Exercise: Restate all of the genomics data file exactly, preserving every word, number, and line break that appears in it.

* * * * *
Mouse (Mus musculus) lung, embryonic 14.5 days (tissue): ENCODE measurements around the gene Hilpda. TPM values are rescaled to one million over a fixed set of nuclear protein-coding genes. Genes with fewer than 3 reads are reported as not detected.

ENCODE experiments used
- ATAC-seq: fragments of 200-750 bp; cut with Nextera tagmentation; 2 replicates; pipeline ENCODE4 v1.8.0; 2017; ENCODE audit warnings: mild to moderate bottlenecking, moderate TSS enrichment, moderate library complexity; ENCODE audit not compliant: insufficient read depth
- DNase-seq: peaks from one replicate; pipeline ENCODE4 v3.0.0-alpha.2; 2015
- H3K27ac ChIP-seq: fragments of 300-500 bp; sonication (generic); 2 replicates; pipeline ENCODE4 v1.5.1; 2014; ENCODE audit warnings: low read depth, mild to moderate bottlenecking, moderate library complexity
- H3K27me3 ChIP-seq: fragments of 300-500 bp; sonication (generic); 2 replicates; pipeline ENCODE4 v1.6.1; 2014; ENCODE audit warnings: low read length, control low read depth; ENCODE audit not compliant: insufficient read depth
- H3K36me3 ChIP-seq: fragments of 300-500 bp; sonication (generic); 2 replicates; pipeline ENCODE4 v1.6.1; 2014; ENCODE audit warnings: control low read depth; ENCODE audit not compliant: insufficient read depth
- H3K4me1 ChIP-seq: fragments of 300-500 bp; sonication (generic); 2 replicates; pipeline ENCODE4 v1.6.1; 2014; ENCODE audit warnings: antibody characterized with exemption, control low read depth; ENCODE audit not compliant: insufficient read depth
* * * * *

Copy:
Mouse (Mus musculus) lung, embryonic 14.5 days (tissue): ENCODE measurements around the gene Hilpda. TPM values are rescaled to one million over a fixed set of nuclear protein-coding genes. Genes with fewer than 3 reads are reported as not detected.

ENCODE experiments used
- ATAC-seq: fragments of 200-750 bp; cut with Nextera tagmentation; 2 replicates; pipeline ENCODE4 v1.8.0; 2017; ENCODE audit warnings: mild to moderate bottlenecking, moderate TSS enrichment, moderate library complexity; ENCODE audit not compliant: insufficient read depth
- DNase-seq: peaks from one replicate; pipeline ENCODE4 v3.0.0-alpha.2; 2015
- H3K27ac ChIP-seq: fragments of 300-500 bp; sonication (generic); 2 replicates; pipeline ENCODE4 v1.5.1; 2014; ENCODE audit warnings: low read depth, mild to moderate bottlenecking, moderate library complexity
- H3K27me3 ChIP-seq: fragments of 300-500 bp; sonication (generic); 2 replicates; pipeline ENCODE4 v1.6.1; 2014; ENCODE audit warnings: low read length, control low read depth; ENCODE audit not compliant: insufficient read depth
- H3K36me3 ChIP-seq: fragments of 300-500 bp; sonication (generic); 2 replicates; pipeline ENCODE4 v1.6.1; 2014; ENCODE audit warnings: control low read depth; ENCODE audit not compliant: insufficient read depth
- H3K4me1 ChIP-seq: fragments of 300-500 bp; sonication (generic); 2 replicates; pipeline ENCODE4 v1.6.1; 2014; ENCODE audit warnings: antibody characterized with exemption, control low read depth; ENCODE audit not compliant: insufficient read depth